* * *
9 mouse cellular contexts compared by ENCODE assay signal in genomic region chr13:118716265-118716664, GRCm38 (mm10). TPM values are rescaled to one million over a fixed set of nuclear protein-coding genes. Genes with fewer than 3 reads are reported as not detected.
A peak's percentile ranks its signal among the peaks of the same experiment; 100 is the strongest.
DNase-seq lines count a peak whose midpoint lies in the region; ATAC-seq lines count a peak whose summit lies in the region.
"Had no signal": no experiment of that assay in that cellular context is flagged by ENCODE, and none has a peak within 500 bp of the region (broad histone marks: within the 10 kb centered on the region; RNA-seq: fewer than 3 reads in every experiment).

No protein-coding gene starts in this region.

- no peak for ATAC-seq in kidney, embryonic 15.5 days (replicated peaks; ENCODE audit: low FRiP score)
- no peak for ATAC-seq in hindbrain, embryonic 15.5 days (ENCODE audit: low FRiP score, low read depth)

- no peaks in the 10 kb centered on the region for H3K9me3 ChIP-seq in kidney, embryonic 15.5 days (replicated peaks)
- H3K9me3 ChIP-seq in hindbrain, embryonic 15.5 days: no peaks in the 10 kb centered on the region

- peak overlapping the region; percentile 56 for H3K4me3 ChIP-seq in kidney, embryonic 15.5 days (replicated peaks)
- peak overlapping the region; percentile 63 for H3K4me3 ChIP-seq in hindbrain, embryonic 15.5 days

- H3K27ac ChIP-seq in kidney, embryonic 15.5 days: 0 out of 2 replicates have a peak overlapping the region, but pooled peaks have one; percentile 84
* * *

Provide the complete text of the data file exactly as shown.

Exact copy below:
9 mouse cellular contexts compared by ENCODE assay signal in genomic region chr13:118716265-118716664, GRCm38 (mm10). TPM values are rescaled to one million over a fixed set of nuclear protein-coding genes. Genes with fewer than 3 reads are reported as not detected.
A peak's percentile ranks its signal among the peaks of the same experiment; 100 is the strongest.
DNase-seq lines count a peak whose midpoint lies in the region; ATAC-seq lines count a peak whose summit lies in the region.
"Had no signal": no experiment of that assay in that cellular context is flagged by ENCODE, and none has a peak within 500 bp of the region (broad histone marks: within the 10 kb centered on the region; RNA-seq: fewer than 3 reads in every experiment).

No protein-coding gene starts in this region.

- no peak for ATAC-seq in kidney, embryonic 15.5 days (replicated peaks; ENCODE audit: low FRiP score)
- no peak for ATAC-seq in hindbrain, embryonic 15.5 days (ENCODE audit: low FRiP score, low read depth)

- no peaks in the 10 kb centered on the region for H3K9me3 ChIP-seq in kidney, embryonic 15.5 days (replicated peaks)
- H3K9me3 ChIP-seq in hindbrain, embryonic 15.5 days: no peaks in the 10 kb centered on the region

- peak overlapping the region; percentile 56 for H3K4me3 ChIP-seq in kidney, embryonic 15.5 days (replicated peaks)
- peak overlapping the region; percentile 63 for H3K4me3 ChIP-seq in hindbrain, embryonic 15.5 days

- H3K27ac ChIP-seq in kidney, embryonic 15.5 days: 0 out of 2 replicates have a peak overlapping the region, but pooled peaks have one; percentile 84